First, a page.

There are extraordinary and inspirational scholars. There are courageous and talented journalists. But when these professions lose the aspirations of the likes of A. J. P. Taylor and Polly Toynbee, Henry Giroux and Beatrix Campbell, the resultant writing is often mediocre, damaging or dull.
Most academics and journalists have tales to tell about the other side of the professional divide. Four years ago, journalists from a well-known Australian media corporation asked if they could interview me for a short film about youth culture, style and fashion. As I was writing a book on the area, I agreed and cleared an hour to answer their questions. They arrived on time, but spent 38 minutes setting up lights and microphones. The yellow filter was well positioned. They removed every office hum and thump.
The room was silent and hot. They pressed “record” on their bulky and precociously impressive equipment. Size mattered in those pre-Web 2.0 days. I looked to the three journalists, awaiting their questions. Pause. They glanced at each other. Uncomfortable silence. Who wrote the questions? It became clear that none of the three had conducted research and framed queries. They panicked and squirmed. Students began to gather around my door to discuss assignments.
First rule of interviewing: do some preparation
Quickly, I started to ask and answer questions that I thought would help their programme. What is youth culture? What is the relationship between style and youth? Are young people agents of change or followers of fashion? Are we in a “post-youth” age? Was there anything else they needed? They shrugged their shoulders. Without asking a question, they packed their gear and left.
This bizarre event made me realise that technical expertise is important, but it’s not enough to create an effective interview. Fast-forward to last week. I was booked to discuss the changing information environment for journalists and media practitioners, with a focus on how to educate future media professionals. That was the cover story, anyway. The journalist really wanted to talk about why I “banned” students from using Wikipedia and moved them from Google to Google Scholar. She thought it would make a great online story because her primary sources of research were – unsurprisingly – Wikipedia and Google. Sigh.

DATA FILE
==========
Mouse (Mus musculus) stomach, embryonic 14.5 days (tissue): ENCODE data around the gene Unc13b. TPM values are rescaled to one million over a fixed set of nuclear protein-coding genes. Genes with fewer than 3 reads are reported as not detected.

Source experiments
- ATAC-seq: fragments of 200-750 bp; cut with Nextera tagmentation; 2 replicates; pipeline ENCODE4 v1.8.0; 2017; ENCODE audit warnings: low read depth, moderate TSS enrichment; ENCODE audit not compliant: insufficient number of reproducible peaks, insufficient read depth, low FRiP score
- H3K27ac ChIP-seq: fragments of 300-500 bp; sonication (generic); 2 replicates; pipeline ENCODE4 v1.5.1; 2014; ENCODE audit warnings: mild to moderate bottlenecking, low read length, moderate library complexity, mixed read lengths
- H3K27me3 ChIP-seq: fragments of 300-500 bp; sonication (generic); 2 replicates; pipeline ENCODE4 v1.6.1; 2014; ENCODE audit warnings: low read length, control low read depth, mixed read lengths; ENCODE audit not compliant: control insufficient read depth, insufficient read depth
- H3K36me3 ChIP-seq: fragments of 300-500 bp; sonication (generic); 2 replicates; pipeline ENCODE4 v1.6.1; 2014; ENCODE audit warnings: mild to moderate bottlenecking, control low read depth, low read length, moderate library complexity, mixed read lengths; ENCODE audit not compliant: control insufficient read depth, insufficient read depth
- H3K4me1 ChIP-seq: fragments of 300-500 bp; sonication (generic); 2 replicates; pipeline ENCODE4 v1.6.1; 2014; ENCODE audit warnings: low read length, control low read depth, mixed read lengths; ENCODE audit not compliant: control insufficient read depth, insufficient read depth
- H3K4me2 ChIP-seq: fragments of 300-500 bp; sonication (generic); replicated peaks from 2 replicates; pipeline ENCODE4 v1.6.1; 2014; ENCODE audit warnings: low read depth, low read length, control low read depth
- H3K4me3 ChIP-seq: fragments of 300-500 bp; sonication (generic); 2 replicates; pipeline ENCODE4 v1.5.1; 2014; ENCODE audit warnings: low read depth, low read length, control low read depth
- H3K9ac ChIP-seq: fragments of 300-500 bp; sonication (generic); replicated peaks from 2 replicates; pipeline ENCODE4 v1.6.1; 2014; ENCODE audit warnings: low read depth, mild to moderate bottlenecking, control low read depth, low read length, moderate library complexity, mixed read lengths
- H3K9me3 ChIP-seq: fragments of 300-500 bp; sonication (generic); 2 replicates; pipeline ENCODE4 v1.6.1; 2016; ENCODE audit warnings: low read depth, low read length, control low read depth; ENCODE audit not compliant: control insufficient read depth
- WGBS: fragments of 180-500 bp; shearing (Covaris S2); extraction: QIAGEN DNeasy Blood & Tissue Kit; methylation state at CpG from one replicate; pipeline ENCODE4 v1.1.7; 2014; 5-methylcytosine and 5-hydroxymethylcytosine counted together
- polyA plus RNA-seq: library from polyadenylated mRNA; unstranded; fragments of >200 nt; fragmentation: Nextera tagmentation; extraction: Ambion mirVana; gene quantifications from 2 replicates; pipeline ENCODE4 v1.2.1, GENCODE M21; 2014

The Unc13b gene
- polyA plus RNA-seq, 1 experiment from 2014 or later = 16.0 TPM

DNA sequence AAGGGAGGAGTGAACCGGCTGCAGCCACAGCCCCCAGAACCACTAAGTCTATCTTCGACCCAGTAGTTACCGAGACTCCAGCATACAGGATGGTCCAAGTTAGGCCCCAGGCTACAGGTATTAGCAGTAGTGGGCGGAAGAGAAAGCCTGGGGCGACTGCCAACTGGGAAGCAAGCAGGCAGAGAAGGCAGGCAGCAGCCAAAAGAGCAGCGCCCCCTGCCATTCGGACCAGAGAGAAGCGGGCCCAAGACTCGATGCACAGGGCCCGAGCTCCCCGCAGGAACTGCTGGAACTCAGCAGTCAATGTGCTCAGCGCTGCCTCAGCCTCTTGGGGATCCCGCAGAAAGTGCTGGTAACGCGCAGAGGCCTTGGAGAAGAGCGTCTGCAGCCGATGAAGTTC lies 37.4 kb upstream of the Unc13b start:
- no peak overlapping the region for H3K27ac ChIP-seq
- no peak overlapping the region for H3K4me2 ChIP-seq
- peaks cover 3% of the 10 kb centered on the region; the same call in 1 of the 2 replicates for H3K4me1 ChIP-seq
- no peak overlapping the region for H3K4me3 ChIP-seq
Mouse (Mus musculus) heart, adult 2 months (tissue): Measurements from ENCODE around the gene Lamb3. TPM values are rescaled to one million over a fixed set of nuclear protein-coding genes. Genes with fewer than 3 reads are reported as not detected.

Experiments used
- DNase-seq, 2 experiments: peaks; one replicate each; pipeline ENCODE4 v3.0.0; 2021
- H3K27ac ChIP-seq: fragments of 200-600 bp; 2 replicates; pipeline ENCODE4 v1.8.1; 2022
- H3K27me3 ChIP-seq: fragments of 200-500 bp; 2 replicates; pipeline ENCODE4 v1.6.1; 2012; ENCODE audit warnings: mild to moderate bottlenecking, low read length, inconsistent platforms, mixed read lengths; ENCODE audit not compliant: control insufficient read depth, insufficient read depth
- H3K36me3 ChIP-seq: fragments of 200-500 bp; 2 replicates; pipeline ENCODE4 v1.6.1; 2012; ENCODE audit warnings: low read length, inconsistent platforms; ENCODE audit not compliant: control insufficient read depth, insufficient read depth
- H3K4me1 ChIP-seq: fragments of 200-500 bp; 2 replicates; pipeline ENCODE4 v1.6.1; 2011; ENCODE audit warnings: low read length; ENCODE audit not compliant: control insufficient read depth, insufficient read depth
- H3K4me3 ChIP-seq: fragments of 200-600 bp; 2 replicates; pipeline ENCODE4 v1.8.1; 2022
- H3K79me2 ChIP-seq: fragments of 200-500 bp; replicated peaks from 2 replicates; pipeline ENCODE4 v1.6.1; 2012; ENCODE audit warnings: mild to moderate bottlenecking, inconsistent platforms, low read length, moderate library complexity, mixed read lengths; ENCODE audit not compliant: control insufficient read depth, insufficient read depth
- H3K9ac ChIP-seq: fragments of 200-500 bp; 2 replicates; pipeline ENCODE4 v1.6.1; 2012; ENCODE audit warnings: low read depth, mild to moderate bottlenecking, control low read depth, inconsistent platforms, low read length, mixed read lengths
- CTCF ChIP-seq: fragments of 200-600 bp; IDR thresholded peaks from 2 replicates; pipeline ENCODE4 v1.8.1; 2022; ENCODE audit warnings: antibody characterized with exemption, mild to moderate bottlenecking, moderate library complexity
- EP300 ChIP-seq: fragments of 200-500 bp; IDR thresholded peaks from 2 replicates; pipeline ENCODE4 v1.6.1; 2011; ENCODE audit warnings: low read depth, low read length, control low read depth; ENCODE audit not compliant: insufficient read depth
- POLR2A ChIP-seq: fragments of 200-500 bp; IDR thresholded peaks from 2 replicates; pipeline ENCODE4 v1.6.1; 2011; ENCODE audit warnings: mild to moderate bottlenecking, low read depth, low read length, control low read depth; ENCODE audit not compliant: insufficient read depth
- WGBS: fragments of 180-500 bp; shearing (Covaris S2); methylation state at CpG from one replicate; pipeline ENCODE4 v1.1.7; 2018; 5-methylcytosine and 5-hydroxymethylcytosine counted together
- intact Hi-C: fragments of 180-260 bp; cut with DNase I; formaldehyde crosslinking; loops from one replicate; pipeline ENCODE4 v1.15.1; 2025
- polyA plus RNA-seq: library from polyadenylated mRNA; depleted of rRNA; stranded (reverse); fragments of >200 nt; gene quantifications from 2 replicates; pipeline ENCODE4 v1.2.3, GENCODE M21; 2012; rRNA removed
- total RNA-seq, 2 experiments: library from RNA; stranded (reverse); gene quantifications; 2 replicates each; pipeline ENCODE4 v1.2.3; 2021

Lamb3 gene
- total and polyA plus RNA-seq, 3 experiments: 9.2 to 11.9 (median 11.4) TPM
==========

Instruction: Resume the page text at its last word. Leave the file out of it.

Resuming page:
Her first mistake was the location: a coffee shop above a kitchenware retailer. This meant that there was the constant clatter of cups, the growling grinding of beans and unfortunate noises from the downstairs shop as a proto-Nigella Lawson experimented with a mincer. At one point, a child screeched so loudly that it appeared she had become part of the experiment.
It gets worse. She wanted to use some of her recordings as part of the online article. She did not recognise the difficulty in removing this cacophony of commerce from the audio file. Her problems were made worse because she placed her recorder behind a coffee cup and next to her notepad.
Second rule of interviewing: never conduct the session in a coffee shop
As the conversation progressed, it became clear that a ten-second soundbite on a radio programme and a newspaper interview encompassed the span of her “research”. She thought her readers would be interested in my stance on Google and Wikipedia because “it’s so controversial”. I replied that the Iraq War is controversial. Building a coal-fuelled power station in 2009 is controversial. A university professor affirming the value of information literacy and engaging with high-quality scholarly material isn’t. She tried to read some of the work mentioned on my website, “but couldn’t work out what it was about”.
As the interview progressed, her worry was that my arguments were “much more complicated” than other journalists had reported. The interview stretched. There was no pattern to the questions. She was waiting for a soundbite.
Third rule of interviewing: do not rely on second-hand quotations and composite stories when material written by the subject is available
I had experienced similar delaying tactics when being interviewed about one of my books a few years earlier. The interview lasted two hours and it appeared the journalist was interested only in outing me as a lesbian. She asked about my sexuality in multiple ways, probing my private life, my relationship with my father, whether or not I played sport and if I had “close” female friends. The only problem with her line of questioning? I am not a lesbian. When she replied that she was certain I was deluded, I replied that she possessed greater insights into my character than either my husband or I. At the mention of a husband, she was silent for about 40 seconds, and then proceeded to abuse me for selling out the sisterhood. I laughed, but also learnt some important lessons.
Fourth rule of interviewing: beware journalists who interview you for more than 30 minutes. They have prewritten a story and are waiting for a headline
As the googling, wiki-enabled journalist continued to dodge the coffee cups and ask unrelated questions in search of a theme, it became obvious that she had read only the first chapter of most of the books she was quoting. She cited Clay Shirky. I raised a problem with the later stages of the book’s argument, about the pro-anorexia and self-harming communities. No response. She was running out of ideas.
Fifth rule of interviewing: read more than the introduction if you are going to talk in depth about a writer’s work
She had saved a final surprise for me. Although unable to conduct much research for the interview, she had managed to send a shout-out on Twitter. No, I am not joking.
She provided a link for her followers to an interview and a radio soundbite. She asked if any followers would like to ask me a question. Really. I am not joking. I did not realise that I was being interviewed by dial-a-crowd.
The expected tweet response was – yawn – that because I argue that Wikipedia’s standards are too low for university students to use, I must be a Luddite, denying “the fuu-cha” of Web 2.0. From what I can ascertain, the fuu-cha tweeted about by this particular Twitterer involves journalists becoming a conduit for the Twitter community, formed by people with dull jobs, exciting mobile phones, voyeuristic intentions and ADD (Accelerated Dialogue Diarrhoea or Attempts at Downloading Democracy).